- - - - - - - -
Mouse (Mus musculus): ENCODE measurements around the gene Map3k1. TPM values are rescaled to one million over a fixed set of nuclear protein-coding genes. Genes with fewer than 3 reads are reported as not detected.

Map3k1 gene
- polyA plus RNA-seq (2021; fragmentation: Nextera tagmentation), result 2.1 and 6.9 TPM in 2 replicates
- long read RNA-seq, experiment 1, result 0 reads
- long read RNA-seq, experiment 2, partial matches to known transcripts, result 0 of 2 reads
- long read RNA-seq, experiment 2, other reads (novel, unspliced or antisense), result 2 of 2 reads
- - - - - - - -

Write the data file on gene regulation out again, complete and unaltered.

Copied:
Mouse (Mus musculus): ENCODE measurements around the gene Map3k1. TPM values are rescaled to one million over a fixed set of nuclear protein-coding genes. Genes with fewer than 3 reads are reported as not detected.

Map3k1 gene
- polyA plus RNA-seq (2021; fragmentation: Nextera tagmentation), result 2.1 and 6.9 TPM in 2 replicates
- long read RNA-seq, experiment 1, result 0 reads
- long read RNA-seq, experiment 2, partial matches to known transcripts, result 0 of 2 reads
- long read RNA-seq, experiment 2, other reads (novel, unspliced or antisense), result 2 of 2 reads